The abrupt end to talks is suggestive of significant friction being generated by the two sides, with the Telegraph interpreting a short statement issued by Barnier following the talks as essentially accusing the UK of lacking respect.
"The EU expects, in turn, its positions to be better understood and respected in order to reach an agreement," said Barnier.
Reading between the lines, it appears the UK side is taking a steadfast position on their red lines and this is frustrating Barnier and his team.
According to Stephen Gallo at BMO Capital Markets, the UK will feel they can be more robust in their approach owing to the covid-19 pandemic.
"We believe the prospect of a WTO exit from the transition by the end of 2020 has increased. The trade-off is simply this: in light of COVID-19, is the cost of moving to WTO trading terms with the European Union high enough that it would justify extending the transition period and getting bogged down in negotiations concerning the EU’s Level Playing Field demands, EU rules on state aid, European Court of Justice jurisdiction, non-regression on existing EU laws and reciprocal access to fishing waters?"
"We are leaning towards 'no'," says Gallo.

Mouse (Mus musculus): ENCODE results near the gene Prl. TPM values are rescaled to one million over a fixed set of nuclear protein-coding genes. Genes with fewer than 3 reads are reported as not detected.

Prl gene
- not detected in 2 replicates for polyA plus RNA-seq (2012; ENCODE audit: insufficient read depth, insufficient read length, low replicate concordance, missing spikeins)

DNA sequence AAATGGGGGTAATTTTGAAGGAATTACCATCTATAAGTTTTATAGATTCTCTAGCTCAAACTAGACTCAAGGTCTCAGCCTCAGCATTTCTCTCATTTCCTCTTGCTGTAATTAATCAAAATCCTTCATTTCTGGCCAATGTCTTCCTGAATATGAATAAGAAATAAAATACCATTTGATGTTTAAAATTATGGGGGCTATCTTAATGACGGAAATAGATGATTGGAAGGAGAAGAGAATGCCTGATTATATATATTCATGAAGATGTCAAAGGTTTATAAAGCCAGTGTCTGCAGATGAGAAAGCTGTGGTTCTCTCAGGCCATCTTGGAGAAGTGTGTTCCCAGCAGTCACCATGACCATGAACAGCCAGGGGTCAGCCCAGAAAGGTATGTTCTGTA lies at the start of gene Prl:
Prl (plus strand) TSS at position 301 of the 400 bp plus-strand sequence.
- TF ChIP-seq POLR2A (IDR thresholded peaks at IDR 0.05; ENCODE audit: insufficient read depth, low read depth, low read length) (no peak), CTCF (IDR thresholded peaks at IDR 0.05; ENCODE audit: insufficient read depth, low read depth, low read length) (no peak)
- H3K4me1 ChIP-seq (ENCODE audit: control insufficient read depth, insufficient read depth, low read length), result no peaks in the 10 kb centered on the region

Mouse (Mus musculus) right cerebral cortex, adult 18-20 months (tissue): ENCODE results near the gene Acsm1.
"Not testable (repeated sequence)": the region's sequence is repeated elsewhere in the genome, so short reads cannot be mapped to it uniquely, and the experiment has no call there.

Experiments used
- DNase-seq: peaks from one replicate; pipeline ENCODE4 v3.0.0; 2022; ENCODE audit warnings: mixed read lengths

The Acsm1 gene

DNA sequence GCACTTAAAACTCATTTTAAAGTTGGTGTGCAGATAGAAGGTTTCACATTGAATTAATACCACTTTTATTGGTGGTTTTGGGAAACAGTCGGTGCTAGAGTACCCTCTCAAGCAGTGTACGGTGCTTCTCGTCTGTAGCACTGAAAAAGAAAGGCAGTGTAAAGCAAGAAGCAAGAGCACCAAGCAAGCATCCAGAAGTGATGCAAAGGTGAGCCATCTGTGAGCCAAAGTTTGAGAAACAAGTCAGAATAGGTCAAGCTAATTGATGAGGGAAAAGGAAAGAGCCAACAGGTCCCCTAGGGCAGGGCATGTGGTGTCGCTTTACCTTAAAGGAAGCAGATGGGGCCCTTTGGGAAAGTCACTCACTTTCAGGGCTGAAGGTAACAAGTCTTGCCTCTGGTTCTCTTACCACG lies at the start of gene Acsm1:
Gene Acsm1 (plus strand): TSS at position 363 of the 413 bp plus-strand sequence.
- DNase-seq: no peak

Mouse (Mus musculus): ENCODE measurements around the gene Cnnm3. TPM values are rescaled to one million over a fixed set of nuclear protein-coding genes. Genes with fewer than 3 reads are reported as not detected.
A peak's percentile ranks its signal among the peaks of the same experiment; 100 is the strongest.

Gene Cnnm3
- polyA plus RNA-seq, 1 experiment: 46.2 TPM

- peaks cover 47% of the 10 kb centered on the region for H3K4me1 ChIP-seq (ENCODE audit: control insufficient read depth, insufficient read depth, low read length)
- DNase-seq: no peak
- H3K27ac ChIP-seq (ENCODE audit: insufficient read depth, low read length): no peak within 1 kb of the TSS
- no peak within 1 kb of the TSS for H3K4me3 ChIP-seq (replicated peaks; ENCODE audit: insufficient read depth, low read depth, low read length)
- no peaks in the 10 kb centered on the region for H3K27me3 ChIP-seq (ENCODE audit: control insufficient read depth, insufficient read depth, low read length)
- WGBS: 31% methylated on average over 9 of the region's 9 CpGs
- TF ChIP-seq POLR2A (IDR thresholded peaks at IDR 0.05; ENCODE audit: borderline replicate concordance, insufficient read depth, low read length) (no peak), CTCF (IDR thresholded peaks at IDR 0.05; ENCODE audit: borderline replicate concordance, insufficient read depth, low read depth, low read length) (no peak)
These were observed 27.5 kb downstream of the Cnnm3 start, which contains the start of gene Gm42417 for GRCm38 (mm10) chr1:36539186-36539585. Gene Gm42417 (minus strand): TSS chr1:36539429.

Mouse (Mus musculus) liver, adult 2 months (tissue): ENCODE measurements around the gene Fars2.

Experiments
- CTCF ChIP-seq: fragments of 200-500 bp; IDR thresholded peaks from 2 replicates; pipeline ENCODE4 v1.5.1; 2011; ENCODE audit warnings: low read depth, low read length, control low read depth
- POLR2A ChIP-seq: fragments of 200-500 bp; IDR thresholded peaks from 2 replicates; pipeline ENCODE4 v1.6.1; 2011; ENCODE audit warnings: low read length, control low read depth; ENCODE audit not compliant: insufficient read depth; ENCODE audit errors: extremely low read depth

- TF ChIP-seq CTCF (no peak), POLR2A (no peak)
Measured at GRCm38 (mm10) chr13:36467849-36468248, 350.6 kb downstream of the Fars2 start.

"On the other side of COVID-19, both the UK and Brussels will be in a state of repair. In the UK, the appetite to deal with Brexit negotiations could be very low, and Brussels will probably be even less inclined to cede ground to the UK’s demands in the negotiations than it was before," adds Gallo.
Despite the dose of Brexit intrigue served up this week there remains quite a bit of road to travel before markets can conclusively assume the two sides will start 2021 trading on World Trade Organisation terms, which represents a worst-case outcome for Pound Sterling.
Indeed, the bottom has not fallen out of Sterling exchange rate markets following this week's developments, rather the currency has just had its recent short-term rebound blunted somewhat.
This tells us that while nerves are elevated it will take some more discernible signs of failure for markets to become worried.
Indeed, readings of the recent developments suggest the talks are going as one would expect.
We find the analysis and commentary of Nick Gutteridge - a freelance Brussels reporter - to be valuable when trying to read both sides.